Monday, February 15, 2010

“There’s not room for all of us”, said the leader of the Popular Party in Catalonia in an obviously sad moment.

But in these times, at the dawn of a new era and a “new beginning”, there’s really no room for those who express such ideas. If we look deeper into our pasts, almost all of “us” were once “them”. We have all been emigrants, immigrants, giving rise to plural mixed communities with much cultural diversity, which are a guarantee of respect for equal human dignity, the cornerstone of all rights and ethical principles.

It is an outrage that the very same people who prompted the arrival of often poorly-paid immigrants in times of “economic expansion” are the same who now favor the immigrants’ return, making severe and disrespectful comments concerning their condition.

As long as so many continue to cling to speculative economic systems with huge military spending, outsourcing production in the east –anything goes, no matter the working conditions- and outsourcing management and innovation in the west, which only benefits 20% of humanity and increases social inequality, desperate immigrants will continue to be on the move, even at the risk of their very lives.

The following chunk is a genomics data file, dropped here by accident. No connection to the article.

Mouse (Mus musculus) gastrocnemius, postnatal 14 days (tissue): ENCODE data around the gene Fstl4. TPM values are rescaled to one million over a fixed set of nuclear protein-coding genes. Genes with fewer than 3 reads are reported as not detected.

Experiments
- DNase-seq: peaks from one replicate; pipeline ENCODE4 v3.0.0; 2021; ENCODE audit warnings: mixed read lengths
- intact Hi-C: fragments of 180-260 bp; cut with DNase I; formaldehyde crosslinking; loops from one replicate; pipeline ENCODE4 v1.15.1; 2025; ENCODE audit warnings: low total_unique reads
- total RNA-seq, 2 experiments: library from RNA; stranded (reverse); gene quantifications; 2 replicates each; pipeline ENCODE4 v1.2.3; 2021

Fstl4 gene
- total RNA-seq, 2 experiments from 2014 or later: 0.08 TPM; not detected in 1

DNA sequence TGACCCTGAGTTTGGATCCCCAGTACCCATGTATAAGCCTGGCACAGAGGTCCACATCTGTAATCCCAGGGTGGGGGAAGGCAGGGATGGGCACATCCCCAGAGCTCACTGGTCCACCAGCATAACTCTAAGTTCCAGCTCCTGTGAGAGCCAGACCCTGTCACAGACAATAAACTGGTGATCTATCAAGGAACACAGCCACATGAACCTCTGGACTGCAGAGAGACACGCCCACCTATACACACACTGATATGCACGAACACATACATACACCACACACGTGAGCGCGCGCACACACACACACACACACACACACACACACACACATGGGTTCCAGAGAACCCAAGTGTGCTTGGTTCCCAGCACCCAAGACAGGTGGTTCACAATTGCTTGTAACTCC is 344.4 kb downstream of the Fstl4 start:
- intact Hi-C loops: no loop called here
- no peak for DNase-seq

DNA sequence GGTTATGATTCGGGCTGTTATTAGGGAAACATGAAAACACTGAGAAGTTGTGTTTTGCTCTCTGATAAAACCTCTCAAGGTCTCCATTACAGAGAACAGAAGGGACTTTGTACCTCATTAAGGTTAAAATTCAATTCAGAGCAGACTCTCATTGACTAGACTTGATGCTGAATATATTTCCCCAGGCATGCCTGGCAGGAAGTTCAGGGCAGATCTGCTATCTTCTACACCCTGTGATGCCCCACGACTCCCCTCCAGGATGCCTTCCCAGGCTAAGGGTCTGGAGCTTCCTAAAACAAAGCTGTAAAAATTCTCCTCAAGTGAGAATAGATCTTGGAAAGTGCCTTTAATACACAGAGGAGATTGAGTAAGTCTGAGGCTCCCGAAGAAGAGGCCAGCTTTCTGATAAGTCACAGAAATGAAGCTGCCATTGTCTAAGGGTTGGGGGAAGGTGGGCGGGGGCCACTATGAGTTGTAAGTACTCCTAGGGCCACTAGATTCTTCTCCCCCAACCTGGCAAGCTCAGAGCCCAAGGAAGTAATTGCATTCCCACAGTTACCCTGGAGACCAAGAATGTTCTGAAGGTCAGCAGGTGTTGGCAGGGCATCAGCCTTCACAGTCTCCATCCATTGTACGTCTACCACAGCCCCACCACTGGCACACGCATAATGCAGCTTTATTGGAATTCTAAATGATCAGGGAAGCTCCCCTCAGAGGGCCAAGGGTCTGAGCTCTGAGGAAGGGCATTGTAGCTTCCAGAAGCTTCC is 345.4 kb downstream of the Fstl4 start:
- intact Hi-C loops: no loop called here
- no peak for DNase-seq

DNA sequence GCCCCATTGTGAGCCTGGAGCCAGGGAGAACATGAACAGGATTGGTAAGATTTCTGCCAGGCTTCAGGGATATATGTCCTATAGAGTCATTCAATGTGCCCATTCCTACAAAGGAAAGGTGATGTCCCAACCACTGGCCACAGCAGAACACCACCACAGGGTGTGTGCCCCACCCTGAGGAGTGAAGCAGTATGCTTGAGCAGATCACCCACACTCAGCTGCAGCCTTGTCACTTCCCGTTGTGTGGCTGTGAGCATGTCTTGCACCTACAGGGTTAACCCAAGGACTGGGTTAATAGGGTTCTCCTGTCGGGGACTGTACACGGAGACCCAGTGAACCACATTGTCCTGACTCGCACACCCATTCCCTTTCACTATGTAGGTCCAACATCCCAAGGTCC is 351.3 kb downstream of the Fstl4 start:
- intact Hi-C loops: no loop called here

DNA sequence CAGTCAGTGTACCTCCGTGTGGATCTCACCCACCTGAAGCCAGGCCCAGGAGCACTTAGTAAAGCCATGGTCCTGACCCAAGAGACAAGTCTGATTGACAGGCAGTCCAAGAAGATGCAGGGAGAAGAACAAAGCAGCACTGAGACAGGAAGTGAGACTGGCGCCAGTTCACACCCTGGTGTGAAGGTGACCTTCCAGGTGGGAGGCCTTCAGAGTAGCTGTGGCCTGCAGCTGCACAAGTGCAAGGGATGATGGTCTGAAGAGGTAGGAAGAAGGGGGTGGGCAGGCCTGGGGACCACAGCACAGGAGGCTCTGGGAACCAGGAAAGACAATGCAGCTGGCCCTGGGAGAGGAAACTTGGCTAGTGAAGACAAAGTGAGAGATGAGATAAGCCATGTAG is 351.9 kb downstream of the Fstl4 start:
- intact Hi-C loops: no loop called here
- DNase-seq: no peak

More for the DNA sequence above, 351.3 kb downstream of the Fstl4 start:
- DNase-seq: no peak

A vast plan for global sustainable development could provide adequate living conditions and progress that would make immigration a decision to be made freely, and beneficial to all.

We need them. And we will particularly need them in the future, given the dictates of low birth rates and increased life expectancy. Those who maintain that “there’s not room for anyone else” should consult the United Nations’ immigration forecasts, particularly those for Spain.

There’s room for all of us and all of us are equal in dignity.

The great challenge for the future we yearn for is to better share what we have. And to do so we need only to take a look at the world as a whole, to appreciate what we have from a comparative perspective.

When we “look” at the world is when we will suddenly feel the fraternity proclaimed in Article 1 of the Universal Declaration of Human Rights.